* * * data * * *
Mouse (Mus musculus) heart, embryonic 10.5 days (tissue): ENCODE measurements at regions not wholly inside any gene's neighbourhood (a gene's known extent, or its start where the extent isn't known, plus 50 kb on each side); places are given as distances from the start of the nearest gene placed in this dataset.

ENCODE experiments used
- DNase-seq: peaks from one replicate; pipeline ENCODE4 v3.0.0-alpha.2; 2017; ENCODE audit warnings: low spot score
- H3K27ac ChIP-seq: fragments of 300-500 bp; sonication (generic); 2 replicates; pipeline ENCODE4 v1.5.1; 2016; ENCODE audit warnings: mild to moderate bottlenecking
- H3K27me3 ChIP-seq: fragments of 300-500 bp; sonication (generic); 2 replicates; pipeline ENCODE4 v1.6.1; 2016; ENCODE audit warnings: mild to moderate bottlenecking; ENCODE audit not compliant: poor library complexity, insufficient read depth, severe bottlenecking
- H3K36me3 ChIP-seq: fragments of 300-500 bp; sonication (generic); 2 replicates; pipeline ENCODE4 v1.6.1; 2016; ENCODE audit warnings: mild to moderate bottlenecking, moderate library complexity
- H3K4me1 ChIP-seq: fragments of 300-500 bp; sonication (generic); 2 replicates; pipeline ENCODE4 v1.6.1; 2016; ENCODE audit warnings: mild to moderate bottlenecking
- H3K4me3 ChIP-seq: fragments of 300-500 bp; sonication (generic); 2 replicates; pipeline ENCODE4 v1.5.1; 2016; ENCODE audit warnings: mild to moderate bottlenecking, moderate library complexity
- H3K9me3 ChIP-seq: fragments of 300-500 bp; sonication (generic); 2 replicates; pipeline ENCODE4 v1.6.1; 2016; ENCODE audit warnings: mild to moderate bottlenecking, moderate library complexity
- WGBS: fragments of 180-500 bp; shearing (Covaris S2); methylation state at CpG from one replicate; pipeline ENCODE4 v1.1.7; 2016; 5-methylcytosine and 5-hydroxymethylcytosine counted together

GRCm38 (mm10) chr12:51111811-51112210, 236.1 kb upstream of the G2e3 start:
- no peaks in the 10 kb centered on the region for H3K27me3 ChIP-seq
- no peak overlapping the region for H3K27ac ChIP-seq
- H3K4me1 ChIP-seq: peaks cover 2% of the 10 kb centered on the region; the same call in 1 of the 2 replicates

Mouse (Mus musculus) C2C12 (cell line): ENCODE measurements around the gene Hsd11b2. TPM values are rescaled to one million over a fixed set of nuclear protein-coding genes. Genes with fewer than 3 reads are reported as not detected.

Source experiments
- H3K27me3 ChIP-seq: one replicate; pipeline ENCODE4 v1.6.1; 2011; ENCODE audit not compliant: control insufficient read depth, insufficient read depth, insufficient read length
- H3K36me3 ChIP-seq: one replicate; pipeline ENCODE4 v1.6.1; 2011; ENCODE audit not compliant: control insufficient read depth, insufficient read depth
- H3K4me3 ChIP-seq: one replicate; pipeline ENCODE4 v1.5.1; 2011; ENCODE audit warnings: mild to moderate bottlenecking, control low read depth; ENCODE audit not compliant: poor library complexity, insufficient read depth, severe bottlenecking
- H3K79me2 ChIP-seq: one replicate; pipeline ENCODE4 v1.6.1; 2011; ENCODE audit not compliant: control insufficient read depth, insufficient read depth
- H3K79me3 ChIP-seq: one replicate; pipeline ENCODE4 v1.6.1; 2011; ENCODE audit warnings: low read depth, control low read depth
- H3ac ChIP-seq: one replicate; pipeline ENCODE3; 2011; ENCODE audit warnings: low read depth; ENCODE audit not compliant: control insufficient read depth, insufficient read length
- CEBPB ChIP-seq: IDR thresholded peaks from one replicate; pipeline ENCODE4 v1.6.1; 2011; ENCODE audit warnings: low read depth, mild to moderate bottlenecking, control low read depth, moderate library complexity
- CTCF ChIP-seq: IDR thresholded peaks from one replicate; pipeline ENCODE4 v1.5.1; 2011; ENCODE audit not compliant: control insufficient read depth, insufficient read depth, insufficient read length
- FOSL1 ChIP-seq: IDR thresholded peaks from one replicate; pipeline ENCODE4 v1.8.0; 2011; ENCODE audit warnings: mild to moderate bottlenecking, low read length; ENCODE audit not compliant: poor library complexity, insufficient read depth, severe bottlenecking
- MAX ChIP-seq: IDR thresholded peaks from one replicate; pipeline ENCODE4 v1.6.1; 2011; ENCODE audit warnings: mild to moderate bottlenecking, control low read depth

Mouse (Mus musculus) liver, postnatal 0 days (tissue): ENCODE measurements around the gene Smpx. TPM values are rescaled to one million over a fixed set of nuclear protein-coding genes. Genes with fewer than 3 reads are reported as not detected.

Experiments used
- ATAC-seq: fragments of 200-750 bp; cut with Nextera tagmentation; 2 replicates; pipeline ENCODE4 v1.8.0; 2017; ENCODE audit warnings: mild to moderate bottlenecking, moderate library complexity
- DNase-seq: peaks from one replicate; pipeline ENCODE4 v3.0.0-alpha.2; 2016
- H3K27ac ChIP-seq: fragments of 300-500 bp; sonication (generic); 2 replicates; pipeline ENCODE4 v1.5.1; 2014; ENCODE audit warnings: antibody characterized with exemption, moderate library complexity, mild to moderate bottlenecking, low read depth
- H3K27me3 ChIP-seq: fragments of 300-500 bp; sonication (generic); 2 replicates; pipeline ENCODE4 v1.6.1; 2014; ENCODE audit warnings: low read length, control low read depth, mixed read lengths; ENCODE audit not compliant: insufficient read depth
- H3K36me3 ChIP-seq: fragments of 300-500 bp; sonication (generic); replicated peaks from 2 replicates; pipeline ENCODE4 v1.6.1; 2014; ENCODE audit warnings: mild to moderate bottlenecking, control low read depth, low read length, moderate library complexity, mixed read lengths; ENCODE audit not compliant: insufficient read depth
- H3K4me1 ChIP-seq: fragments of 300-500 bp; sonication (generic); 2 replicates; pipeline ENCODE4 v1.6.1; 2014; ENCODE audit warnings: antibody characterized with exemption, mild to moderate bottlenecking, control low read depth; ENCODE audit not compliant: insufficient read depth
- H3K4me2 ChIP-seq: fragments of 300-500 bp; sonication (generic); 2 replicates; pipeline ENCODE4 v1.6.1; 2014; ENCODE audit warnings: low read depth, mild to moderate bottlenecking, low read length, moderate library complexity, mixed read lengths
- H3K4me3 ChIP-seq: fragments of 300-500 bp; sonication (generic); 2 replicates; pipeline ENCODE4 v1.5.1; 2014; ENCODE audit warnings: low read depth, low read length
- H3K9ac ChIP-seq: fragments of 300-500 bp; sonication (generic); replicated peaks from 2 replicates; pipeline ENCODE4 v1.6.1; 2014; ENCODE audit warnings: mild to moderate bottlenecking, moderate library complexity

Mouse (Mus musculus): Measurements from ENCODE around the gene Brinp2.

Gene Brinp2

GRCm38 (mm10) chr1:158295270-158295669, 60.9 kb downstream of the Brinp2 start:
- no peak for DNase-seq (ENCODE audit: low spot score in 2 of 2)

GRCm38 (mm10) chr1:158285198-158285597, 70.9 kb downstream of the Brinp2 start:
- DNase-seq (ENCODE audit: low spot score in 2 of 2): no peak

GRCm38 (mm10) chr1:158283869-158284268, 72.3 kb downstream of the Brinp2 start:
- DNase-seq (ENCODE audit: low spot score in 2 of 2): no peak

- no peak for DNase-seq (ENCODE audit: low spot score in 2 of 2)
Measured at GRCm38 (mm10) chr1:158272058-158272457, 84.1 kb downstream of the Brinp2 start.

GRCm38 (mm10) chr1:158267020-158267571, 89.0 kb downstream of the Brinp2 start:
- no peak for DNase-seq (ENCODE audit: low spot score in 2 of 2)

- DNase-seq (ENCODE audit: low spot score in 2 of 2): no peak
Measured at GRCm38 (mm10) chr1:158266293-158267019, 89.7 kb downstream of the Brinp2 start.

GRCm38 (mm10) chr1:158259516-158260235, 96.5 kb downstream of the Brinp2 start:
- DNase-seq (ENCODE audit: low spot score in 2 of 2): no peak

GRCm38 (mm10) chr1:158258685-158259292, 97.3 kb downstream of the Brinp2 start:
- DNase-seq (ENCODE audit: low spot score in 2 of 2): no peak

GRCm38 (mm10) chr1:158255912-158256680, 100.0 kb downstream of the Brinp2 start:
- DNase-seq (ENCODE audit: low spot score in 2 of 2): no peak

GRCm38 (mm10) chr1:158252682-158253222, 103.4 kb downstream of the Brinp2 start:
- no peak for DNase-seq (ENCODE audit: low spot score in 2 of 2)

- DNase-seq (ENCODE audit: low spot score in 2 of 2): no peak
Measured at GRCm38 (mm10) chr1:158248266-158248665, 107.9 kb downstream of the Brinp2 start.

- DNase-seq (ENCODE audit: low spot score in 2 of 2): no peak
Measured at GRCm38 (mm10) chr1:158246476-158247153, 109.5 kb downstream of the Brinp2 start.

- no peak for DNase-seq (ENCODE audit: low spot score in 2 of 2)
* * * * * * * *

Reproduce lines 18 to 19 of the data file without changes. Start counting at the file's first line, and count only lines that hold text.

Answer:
- H3K36me3 ChIP-seq: one replicate; pipeline ENCODE4 v1.6.1; 2011; ENCODE audit not compliant: control insufficient read depth, insufficient read depth
- H3K4me3 ChIP-seq: one replicate; pipeline ENCODE4 v1.5.1; 2011; ENCODE audit warnings: mild to moderate bottlenecking, control low read depth; ENCODE audit not compliant: poor library complexity, insufficient read depth, severe bottlenecking